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Have you considered this strategy as First Home Buyer ?

Rent-vesting' !!

Are you familiar with the term ?

Rent-vesting is when you rent where you want to live and invest where you can afford to buy (this is a strategy sometimes used by first home buyers to help them enter the property market a little sooner).

But why would someone consider this option ?

What's the upside ?


Allows you to break into the property market sooner with a smaller deposit, as opposed to waiting several years until you are able to afford your dream home

Live the lifestyle you want. If rental prices allow, you can live in your dream home now and not have to compromise on location or features, and you don't have to worry about taking on the long-term commitment of a big mortgage.

Build Wealth. Rent-vesting allows you to start building your investment property portfolio, which can be used to generate wealth for you and your family in the future.

Save for your dream home. Owning an investment property allows you to save to buy your dream home.

Flexibility. When you're renting, you can easily upgrade or downgrade to a different home if your circumstances change, for example, if you lose your job or get a high-paying promotion, with no stamp duty expenses or legal costs to worry about.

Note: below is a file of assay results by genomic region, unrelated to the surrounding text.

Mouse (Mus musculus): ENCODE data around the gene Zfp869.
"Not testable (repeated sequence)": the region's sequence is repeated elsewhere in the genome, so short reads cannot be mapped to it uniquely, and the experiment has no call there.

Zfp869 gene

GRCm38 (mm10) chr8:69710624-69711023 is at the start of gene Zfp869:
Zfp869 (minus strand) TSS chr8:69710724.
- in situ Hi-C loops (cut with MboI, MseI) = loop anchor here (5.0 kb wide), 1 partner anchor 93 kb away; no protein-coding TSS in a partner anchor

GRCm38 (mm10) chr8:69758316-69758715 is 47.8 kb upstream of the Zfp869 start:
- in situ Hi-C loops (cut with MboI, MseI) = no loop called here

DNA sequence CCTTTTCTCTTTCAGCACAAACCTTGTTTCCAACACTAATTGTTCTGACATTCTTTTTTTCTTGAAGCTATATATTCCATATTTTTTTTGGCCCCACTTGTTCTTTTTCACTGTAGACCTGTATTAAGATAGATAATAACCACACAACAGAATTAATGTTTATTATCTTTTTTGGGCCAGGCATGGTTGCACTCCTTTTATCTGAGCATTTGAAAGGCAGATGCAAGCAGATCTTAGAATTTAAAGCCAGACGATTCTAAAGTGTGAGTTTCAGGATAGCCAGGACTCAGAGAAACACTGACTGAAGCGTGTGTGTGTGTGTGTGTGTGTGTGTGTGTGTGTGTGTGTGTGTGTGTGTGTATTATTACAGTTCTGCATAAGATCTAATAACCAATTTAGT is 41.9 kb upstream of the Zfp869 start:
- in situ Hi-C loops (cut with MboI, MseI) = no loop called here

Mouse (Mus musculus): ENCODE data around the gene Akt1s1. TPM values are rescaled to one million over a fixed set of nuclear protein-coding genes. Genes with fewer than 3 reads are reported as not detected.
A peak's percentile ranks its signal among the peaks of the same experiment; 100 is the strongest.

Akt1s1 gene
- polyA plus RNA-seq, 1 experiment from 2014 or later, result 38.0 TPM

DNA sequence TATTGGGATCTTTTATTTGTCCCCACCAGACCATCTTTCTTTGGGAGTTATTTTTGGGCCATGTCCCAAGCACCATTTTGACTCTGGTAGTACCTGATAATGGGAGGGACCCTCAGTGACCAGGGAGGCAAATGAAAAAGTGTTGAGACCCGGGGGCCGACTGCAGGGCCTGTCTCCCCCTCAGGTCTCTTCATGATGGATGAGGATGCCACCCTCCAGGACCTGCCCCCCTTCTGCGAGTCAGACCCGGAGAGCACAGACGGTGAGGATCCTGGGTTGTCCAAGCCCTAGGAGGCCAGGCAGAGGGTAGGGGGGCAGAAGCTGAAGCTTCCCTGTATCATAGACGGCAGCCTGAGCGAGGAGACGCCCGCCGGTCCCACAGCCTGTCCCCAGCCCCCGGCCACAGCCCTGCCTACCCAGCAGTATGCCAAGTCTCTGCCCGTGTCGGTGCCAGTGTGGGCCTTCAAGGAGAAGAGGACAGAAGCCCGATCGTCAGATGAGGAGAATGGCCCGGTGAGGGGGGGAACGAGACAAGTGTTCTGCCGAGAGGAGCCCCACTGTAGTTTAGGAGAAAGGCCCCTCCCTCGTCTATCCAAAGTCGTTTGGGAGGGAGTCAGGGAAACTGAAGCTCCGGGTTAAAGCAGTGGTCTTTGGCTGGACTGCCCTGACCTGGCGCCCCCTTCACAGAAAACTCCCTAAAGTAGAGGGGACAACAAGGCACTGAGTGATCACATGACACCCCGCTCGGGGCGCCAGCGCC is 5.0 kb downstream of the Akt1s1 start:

Move around. If you're not ready to put down permanent roots in a particular area, rent-vesting gives you the freedom to move around and even travel the world if you wish.

Tax benefits. You can claim interest payments on your investment property loan as a tax deduction.

Choose where to invest. Where you want to live and the best place to buy an investment property often won't be the same, so rent-vesting allows you to be ruthless when it comes to choosing an investment.

However, every upside has a downside. You just have to work out which one outweighs the other.


Buying an investment property before purchasing your own home can seem counter-intuitive to many people.

The old adage that "rent money is dead money" may be a deterrent for some people considering this approach.

You don't own the home you're living in. As much as you may love your rental property, you don't own it. This can be especially difficult if you form an emotional connection to a house but then the landlord wants you to move out.

You can't make it your own. Although a rental property might be vastly improved by a renovation project or simply a fresh coat of paint, remember that it's not yours to tinker with.

If you can get past those 'Cons' it may be something worth considering if you're keen to enter the property market sooner, rather than later.

There are many different ways you can enter the property market as a first home buyer, so this is just another option to keep in mind. Only you can decide which one will work best for you and your individual situation.

Source :

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